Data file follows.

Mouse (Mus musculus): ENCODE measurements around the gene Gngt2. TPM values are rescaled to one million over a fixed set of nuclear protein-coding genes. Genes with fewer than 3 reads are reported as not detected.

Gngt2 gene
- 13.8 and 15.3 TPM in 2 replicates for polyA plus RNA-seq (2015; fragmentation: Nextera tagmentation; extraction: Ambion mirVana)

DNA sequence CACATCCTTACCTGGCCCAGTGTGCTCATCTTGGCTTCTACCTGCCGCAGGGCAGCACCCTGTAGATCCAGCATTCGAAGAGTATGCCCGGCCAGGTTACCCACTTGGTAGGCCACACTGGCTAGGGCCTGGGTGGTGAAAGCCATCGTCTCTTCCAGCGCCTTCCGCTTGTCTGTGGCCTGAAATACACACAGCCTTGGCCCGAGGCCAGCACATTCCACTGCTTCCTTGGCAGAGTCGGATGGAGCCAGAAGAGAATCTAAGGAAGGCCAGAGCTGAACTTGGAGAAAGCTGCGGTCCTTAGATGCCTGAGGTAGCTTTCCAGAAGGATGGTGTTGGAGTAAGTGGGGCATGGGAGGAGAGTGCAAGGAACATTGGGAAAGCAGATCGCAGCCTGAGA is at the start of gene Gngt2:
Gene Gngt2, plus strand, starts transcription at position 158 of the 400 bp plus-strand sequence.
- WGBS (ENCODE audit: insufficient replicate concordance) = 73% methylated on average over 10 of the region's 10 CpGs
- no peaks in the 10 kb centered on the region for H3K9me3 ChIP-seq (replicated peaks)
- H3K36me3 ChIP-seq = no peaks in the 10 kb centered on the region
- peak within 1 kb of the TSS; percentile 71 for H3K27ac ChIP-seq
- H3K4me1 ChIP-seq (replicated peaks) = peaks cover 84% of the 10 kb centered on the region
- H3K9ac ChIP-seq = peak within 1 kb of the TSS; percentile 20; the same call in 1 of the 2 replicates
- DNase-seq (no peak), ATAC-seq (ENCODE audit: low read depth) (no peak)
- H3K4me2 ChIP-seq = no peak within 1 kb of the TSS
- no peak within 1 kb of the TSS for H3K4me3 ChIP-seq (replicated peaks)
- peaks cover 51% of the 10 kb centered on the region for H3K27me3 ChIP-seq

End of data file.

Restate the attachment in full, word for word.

Mouse (Mus musculus): ENCODE measurements around the gene Gngt2. TPM values are rescaled to one million over a fixed set of nuclear protein-coding genes. Genes with fewer than 3 reads are reported as not detected.

Gngt2 gene
- 13.8 and 15.3 TPM in 2 replicates for polyA plus RNA-seq (2015; fragmentation: Nextera tagmentation; extraction: Ambion mirVana)

DNA sequence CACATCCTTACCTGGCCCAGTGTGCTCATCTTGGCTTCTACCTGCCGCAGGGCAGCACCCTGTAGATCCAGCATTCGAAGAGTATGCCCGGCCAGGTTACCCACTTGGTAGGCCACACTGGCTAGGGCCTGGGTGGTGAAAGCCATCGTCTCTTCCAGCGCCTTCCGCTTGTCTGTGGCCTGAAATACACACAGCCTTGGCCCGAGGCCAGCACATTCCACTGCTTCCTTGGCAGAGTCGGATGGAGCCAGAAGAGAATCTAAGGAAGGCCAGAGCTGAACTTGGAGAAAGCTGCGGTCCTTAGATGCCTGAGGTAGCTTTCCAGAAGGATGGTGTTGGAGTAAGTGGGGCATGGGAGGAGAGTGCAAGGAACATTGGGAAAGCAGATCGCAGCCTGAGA is at the start of gene Gngt2:
Gene Gngt2, plus strand, starts transcription at position 158 of the 400 bp plus-strand sequence.
- WGBS (ENCODE audit: insufficient replicate concordance) = 73% methylated on average over 10 of the region's 10 CpGs
- no peaks in the 10 kb centered on the region for H3K9me3 ChIP-seq (replicated peaks)
- H3K36me3 ChIP-seq = no peaks in the 10 kb centered on the region
- peak within 1 kb of the TSS; percentile 71 for H3K27ac ChIP-seq
- H3K4me1 ChIP-seq (replicated peaks) = peaks cover 84% of the 10 kb centered on the region
- H3K9ac ChIP-seq = peak within 1 kb of the TSS; percentile 20; the same call in 1 of the 2 replicates
- DNase-seq (no peak), ATAC-seq (ENCODE audit: low read depth) (no peak)
- H3K4me2 ChIP-seq = no peak within 1 kb of the TSS
- no peak within 1 kb of the TSS for H3K4me3 ChIP-seq (replicated peaks)
- peaks cover 51% of the 10 kb centered on the region for H3K27me3 ChIP-seq